This is where it gets weird. Several things collided in the way life does.
The branch of NatWest where I worked was Marillion’s bank. I had looked after their bank statements regularly since I joined the year before.
My branch also looked after the bank account of The Astoria, where they were playing. It was a wonderful music venue, sadly closed now and it was the site of many fantastic nights - I miss it terribly.
I had split with my first real love in July that year. Helen Bunclark had broken my little heart (and yes, it was too late for anyone to say they were sorry...). But I now had a huge crush on a girl called Serena. Marillion were her favourite band and it was her 18th birthday. She had a chap, but I was determined to pull her (terrible phrase, forgive me, but it’s what we said back then) despite this.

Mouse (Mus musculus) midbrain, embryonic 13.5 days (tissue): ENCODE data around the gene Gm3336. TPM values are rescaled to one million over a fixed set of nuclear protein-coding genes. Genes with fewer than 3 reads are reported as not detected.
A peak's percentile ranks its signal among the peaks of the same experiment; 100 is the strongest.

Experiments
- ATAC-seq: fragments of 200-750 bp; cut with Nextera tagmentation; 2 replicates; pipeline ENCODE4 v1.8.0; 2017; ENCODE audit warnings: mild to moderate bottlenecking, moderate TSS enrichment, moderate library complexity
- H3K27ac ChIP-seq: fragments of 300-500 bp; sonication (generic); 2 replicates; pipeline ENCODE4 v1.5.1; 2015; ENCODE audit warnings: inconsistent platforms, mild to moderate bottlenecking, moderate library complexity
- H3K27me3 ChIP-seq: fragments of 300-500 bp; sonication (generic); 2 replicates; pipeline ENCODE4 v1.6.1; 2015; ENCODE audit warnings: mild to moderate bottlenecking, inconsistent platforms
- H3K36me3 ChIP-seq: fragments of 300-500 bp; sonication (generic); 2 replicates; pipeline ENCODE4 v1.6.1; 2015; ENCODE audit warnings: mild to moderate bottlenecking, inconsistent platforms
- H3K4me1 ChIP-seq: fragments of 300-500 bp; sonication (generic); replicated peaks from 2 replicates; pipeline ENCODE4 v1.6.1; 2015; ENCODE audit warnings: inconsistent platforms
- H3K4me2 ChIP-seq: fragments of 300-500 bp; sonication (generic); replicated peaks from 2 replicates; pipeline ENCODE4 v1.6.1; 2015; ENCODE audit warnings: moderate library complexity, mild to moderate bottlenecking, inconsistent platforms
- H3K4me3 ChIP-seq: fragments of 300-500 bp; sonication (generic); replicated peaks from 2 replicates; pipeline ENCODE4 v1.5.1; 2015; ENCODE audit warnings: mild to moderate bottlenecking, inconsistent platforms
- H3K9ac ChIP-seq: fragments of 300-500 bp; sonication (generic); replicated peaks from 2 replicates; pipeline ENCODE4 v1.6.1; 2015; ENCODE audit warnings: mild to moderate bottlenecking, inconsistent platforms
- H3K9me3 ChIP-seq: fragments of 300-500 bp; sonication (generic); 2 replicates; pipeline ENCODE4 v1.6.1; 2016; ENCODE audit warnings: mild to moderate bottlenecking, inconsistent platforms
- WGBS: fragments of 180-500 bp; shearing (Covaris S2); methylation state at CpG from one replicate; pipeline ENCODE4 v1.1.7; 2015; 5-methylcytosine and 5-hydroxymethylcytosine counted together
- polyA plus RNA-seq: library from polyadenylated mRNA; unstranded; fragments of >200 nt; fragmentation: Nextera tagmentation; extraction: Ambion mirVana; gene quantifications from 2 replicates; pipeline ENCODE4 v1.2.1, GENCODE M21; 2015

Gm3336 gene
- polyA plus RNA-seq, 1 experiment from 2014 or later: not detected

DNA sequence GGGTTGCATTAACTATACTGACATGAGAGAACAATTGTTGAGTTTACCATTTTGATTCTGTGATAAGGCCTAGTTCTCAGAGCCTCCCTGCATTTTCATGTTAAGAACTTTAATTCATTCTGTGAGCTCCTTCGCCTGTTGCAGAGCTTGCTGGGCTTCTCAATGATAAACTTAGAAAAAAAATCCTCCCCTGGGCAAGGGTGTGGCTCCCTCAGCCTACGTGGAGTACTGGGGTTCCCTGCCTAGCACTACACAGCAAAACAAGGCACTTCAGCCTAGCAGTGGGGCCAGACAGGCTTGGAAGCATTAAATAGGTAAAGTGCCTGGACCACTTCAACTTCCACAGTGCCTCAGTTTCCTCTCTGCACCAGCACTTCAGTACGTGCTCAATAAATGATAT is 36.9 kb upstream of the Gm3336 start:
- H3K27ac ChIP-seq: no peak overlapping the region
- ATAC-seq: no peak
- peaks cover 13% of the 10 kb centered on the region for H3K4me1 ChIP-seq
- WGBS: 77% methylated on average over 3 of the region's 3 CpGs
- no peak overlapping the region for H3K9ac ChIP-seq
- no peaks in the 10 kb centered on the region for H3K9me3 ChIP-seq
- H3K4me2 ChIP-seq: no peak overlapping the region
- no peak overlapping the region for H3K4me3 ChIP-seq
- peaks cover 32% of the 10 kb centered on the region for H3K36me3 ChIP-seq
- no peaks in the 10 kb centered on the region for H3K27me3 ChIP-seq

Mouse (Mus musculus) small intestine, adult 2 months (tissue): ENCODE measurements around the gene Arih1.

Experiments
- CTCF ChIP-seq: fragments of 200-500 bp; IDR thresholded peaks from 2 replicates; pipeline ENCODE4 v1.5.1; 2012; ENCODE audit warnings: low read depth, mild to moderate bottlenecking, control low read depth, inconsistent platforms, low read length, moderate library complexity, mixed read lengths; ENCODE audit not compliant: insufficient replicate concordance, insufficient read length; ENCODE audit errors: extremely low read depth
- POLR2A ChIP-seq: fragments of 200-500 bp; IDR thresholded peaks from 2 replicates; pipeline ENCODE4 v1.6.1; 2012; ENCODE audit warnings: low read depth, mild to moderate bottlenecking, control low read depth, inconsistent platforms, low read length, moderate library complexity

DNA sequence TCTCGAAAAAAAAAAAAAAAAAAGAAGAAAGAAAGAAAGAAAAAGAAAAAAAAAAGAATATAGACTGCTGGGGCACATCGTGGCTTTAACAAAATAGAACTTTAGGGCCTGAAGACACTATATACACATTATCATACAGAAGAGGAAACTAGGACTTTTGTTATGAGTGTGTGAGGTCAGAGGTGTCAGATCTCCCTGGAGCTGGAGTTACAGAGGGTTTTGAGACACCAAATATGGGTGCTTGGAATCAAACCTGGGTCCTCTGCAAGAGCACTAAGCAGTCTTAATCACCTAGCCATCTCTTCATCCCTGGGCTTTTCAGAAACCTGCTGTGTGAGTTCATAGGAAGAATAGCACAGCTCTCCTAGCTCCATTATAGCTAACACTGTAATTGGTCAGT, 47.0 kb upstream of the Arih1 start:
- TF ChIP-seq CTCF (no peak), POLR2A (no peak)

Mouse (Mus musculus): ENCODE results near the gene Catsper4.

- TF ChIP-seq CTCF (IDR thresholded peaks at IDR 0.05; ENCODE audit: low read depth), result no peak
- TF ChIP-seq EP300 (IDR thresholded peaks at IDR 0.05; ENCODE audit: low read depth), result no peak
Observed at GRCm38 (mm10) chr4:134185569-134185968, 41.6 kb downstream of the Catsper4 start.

So, I hatched a plan.
Back then bank managers were actually quite important. Computers were primitive, no one had heard of relationship managers etc. Old school bank managers made the decisions and they owned the big relationships. And both Marillion and The Astoria were big accounts for our branch.
Our branch manager was a big, moustachioed man called John Sumner. He had a huge office and huger belly, fuelled by client lunches and corporate entertainment. Although he had done well in life, he was still a bit of a geezer - part of his persona he liked to play up. He smelt of wine and cigars. He was too senior to have much to do with me except a friendly nod as he walked through the back office.
I steeled myself and knocked on his door. He looked somewhat bewildered as I asked to speak to him but invited me in. I explained that Marillion were playing The Astoria and it was hideously sold out. I realised this was cheeky but I wanted to impress a girl and wondered if there was anything he could do to help.